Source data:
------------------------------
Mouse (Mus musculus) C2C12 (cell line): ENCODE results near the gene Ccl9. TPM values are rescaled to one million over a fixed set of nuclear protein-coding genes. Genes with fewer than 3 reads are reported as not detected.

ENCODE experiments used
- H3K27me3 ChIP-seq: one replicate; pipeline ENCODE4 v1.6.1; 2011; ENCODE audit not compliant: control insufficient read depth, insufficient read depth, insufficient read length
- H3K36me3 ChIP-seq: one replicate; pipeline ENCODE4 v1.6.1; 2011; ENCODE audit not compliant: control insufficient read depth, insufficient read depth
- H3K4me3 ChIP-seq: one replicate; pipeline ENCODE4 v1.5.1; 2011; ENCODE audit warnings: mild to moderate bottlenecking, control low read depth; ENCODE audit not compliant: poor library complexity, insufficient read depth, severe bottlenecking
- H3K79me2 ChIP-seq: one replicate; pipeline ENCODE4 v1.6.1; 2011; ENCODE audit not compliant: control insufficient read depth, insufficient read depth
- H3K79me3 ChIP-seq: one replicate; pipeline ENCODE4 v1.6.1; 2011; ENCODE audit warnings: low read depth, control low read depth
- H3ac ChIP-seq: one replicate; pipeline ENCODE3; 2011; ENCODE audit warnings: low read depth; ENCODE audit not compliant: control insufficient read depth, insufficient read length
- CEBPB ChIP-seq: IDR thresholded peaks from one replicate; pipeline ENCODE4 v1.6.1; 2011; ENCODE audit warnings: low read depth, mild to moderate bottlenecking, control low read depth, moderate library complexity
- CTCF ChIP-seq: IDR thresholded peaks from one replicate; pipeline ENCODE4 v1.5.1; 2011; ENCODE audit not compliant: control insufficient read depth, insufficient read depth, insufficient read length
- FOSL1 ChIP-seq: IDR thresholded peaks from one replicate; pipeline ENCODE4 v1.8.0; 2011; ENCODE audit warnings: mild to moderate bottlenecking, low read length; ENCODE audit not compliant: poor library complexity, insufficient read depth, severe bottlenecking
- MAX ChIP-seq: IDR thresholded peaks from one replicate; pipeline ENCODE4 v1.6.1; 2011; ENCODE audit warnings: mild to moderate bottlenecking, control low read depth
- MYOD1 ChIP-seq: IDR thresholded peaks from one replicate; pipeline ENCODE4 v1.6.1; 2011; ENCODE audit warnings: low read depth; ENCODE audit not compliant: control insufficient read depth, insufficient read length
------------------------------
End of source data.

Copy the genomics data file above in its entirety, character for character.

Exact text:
Mouse (Mus musculus) C2C12 (cell line): ENCODE results near the gene Ccl9. TPM values are rescaled to one million over a fixed set of nuclear protein-coding genes. Genes with fewer than 3 reads are reported as not detected.

ENCODE experiments used
- H3K27me3 ChIP-seq: one replicate; pipeline ENCODE4 v1.6.1; 2011; ENCODE audit not compliant: control insufficient read depth, insufficient read depth, insufficient read length
- H3K36me3 ChIP-seq: one replicate; pipeline ENCODE4 v1.6.1; 2011; ENCODE audit not compliant: control insufficient read depth, insufficient read depth
- H3K4me3 ChIP-seq: one replicate; pipeline ENCODE4 v1.5.1; 2011; ENCODE audit warnings: mild to moderate bottlenecking, control low read depth; ENCODE audit not compliant: poor library complexity, insufficient read depth, severe bottlenecking
- H3K79me2 ChIP-seq: one replicate; pipeline ENCODE4 v1.6.1; 2011; ENCODE audit not compliant: control insufficient read depth, insufficient read depth
- H3K79me3 ChIP-seq: one replicate; pipeline ENCODE4 v1.6.1; 2011; ENCODE audit warnings: low read depth, control low read depth
- H3ac ChIP-seq: one replicate; pipeline ENCODE3; 2011; ENCODE audit warnings: low read depth; ENCODE audit not compliant: control insufficient read depth, insufficient read length
- CEBPB ChIP-seq: IDR thresholded peaks from one replicate; pipeline ENCODE4 v1.6.1; 2011; ENCODE audit warnings: low read depth, mild to moderate bottlenecking, control low read depth, moderate library complexity
- CTCF ChIP-seq: IDR thresholded peaks from one replicate; pipeline ENCODE4 v1.5.1; 2011; ENCODE audit not compliant: control insufficient read depth, insufficient read depth, insufficient read length
- FOSL1 ChIP-seq: IDR thresholded peaks from one replicate; pipeline ENCODE4 v1.8.0; 2011; ENCODE audit warnings: mild to moderate bottlenecking, low read length; ENCODE audit not compliant: poor library complexity, insufficient read depth, severe bottlenecking
- MAX ChIP-seq: IDR thresholded peaks from one replicate; pipeline ENCODE4 v1.6.1; 2011; ENCODE audit warnings: mild to moderate bottlenecking, control low read depth
- MYOD1 ChIP-seq: IDR thresholded peaks from one replicate; pipeline ENCODE4 v1.6.1; 2011; ENCODE audit warnings: low read depth; ENCODE audit not compliant: control insufficient read depth, insufficient read length